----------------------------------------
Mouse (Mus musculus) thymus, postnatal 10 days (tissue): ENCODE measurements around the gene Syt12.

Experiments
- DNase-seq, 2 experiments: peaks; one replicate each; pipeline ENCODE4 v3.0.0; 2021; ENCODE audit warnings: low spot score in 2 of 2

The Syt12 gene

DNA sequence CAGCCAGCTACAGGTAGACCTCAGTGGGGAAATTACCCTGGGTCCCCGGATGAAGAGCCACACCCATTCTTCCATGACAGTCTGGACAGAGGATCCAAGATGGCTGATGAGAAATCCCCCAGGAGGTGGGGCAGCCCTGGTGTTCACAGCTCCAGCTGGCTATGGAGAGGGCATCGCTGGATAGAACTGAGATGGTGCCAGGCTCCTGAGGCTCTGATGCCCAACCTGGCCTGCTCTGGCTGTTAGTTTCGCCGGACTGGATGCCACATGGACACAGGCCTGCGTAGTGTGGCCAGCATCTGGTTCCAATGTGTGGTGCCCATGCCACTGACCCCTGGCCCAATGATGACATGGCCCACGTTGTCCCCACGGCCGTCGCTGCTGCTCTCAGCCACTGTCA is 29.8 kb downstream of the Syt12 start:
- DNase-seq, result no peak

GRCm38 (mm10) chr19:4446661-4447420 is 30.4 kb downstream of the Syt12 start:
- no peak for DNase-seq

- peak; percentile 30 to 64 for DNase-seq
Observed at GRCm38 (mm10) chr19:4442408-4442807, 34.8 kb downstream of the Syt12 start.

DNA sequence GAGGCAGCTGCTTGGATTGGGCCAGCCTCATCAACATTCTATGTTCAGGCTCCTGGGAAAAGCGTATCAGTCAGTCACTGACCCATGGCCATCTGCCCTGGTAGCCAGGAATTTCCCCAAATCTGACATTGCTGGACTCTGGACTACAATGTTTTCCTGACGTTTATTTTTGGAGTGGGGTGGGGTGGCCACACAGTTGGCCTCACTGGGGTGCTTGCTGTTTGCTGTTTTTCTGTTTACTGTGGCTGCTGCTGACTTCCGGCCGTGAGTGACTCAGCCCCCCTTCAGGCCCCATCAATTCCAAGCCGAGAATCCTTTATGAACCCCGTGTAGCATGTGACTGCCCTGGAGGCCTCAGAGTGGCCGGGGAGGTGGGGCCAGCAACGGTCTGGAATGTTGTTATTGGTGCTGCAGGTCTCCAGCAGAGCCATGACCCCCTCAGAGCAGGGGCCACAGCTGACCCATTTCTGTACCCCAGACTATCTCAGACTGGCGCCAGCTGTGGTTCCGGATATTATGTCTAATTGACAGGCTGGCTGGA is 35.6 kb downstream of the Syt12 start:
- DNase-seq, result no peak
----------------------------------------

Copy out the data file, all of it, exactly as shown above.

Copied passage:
Mouse (Mus musculus) thymus, postnatal 10 days (tissue): ENCODE measurements around the gene Syt12.

Experiments
- DNase-seq, 2 experiments: peaks; one replicate each; pipeline ENCODE4 v3.0.0; 2021; ENCODE audit warnings: low spot score in 2 of 2

The Syt12 gene

DNA sequence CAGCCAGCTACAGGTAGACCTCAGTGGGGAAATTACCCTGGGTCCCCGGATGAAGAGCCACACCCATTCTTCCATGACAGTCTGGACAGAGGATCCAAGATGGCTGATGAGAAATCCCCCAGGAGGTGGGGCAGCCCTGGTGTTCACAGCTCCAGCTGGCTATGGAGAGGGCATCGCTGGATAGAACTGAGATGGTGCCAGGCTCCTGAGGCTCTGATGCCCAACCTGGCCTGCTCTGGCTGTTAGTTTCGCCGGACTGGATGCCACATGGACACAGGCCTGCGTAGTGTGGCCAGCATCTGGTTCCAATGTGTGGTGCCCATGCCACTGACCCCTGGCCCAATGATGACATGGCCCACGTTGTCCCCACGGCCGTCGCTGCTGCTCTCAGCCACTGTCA is 29.8 kb downstream of the Syt12 start:
- DNase-seq, result no peak

GRCm38 (mm10) chr19:4446661-4447420 is 30.4 kb downstream of the Syt12 start:
- no peak for DNase-seq

- peak; percentile 30 to 64 for DNase-seq
Observed at GRCm38 (mm10) chr19:4442408-4442807, 34.8 kb downstream of the Syt12 start.

DNA sequence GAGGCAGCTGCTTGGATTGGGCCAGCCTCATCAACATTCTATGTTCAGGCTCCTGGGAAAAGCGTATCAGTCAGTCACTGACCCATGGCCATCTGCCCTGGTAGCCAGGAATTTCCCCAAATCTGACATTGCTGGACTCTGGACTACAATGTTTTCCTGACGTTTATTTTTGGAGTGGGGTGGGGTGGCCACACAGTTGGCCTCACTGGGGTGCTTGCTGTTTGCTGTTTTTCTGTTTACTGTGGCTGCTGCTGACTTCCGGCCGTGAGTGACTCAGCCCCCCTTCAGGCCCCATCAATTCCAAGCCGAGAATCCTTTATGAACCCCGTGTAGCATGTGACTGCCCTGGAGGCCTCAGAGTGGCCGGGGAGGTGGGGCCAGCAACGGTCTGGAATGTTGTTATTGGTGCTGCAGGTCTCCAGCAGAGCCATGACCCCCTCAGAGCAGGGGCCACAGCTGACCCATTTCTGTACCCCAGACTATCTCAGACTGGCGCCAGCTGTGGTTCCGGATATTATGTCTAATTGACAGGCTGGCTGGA is 35.6 kb downstream of the Syt12 start:
- DNase-seq, result no peak